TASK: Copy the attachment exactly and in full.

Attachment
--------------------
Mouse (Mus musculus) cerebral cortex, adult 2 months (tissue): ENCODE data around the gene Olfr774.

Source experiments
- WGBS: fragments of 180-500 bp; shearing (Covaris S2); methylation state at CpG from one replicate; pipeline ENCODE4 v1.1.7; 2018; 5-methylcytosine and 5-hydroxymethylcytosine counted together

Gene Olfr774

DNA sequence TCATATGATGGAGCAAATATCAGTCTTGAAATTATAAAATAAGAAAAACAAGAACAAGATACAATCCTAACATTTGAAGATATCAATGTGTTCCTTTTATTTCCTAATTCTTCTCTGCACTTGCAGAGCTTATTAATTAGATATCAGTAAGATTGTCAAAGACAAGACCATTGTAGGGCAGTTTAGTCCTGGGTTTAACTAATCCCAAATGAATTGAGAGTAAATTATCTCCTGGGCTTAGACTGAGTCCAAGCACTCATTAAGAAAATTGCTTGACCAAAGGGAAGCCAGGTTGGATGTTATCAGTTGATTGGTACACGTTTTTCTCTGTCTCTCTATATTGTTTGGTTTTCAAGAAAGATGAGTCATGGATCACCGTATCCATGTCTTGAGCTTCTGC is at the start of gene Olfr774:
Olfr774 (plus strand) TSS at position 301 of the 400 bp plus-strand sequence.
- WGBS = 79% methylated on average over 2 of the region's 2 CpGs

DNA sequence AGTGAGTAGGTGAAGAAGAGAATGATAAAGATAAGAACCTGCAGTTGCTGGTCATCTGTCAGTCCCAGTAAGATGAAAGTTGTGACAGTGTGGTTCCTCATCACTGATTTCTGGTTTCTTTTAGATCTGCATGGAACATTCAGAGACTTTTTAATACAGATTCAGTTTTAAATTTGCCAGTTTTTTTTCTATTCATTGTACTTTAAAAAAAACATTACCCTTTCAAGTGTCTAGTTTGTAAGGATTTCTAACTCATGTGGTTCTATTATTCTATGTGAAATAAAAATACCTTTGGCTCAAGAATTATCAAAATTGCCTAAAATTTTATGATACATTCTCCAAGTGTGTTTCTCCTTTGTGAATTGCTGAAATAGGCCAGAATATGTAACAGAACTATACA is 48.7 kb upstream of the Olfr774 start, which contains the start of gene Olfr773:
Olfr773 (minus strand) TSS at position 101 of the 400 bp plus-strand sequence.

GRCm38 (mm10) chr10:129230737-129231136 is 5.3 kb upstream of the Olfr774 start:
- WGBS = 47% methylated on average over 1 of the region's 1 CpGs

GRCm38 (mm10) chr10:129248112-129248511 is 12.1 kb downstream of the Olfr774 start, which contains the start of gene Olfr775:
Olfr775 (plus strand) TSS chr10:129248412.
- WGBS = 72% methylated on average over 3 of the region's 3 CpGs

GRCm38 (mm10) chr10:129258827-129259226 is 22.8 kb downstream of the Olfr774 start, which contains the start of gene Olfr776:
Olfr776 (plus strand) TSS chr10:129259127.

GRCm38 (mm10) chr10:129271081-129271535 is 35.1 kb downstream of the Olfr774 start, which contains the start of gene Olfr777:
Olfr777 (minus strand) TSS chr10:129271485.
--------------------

Mouse (Mus musculus) cerebral cortex, adult 2 months (tissue): ENCODE data around the gene Olfr774.

Source experiments
- WGBS: fragments of 180-500 bp; shearing (Covaris S2); methylation state at CpG from one replicate; pipeline ENCODE4 v1.1.7; 2018; 5-methylcytosine and 5-hydroxymethylcytosine counted together

Gene Olfr774

DNA sequence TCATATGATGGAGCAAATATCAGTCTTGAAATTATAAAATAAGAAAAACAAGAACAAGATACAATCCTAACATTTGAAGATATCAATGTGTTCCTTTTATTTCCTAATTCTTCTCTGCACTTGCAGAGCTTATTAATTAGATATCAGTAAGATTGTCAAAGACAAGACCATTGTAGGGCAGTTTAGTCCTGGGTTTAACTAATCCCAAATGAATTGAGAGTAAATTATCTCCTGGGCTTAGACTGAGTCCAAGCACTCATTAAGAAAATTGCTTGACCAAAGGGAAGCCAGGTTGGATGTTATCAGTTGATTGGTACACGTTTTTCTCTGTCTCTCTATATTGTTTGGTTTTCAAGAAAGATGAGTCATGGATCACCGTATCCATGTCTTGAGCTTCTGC is at the start of gene Olfr774:
Olfr774 (plus strand) TSS at position 301 of the 400 bp plus-strand sequence.
- WGBS = 79% methylated on average over 2 of the region's 2 CpGs

DNA sequence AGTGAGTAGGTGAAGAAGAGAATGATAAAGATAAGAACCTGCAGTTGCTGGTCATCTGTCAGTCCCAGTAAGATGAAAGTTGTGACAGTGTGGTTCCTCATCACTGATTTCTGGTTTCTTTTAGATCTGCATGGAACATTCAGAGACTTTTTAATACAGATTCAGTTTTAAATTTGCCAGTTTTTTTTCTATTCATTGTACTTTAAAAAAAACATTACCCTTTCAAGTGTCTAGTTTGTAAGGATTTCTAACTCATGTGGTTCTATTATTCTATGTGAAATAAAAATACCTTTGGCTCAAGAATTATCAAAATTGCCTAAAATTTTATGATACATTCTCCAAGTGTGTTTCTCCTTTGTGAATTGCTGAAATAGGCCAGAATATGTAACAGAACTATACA is 48.7 kb upstream of the Olfr774 start, which contains the start of gene Olfr773:
Olfr773 (minus strand) TSS at position 101 of the 400 bp plus-strand sequence.

GRCm38 (mm10) chr10:129230737-129231136 is 5.3 kb upstream of the Olfr774 start:
- WGBS = 47% methylated on average over 1 of the region's 1 CpGs

GRCm38 (mm10) chr10:129248112-129248511 is 12.1 kb downstream of the Olfr774 start, which contains the start of gene Olfr775:
Olfr775 (plus strand) TSS chr10:129248412.
- WGBS = 72% methylated on average over 3 of the region's 3 CpGs

GRCm38 (mm10) chr10:129258827-129259226 is 22.8 kb downstream of the Olfr774 start, which contains the start of gene Olfr776:
Olfr776 (plus strand) TSS chr10:129259127.

GRCm38 (mm10) chr10:129271081-129271535 is 35.1 kb downstream of the Olfr774 start, which contains the start of gene Olfr777:
Olfr777 (minus strand) TSS chr10:129271485.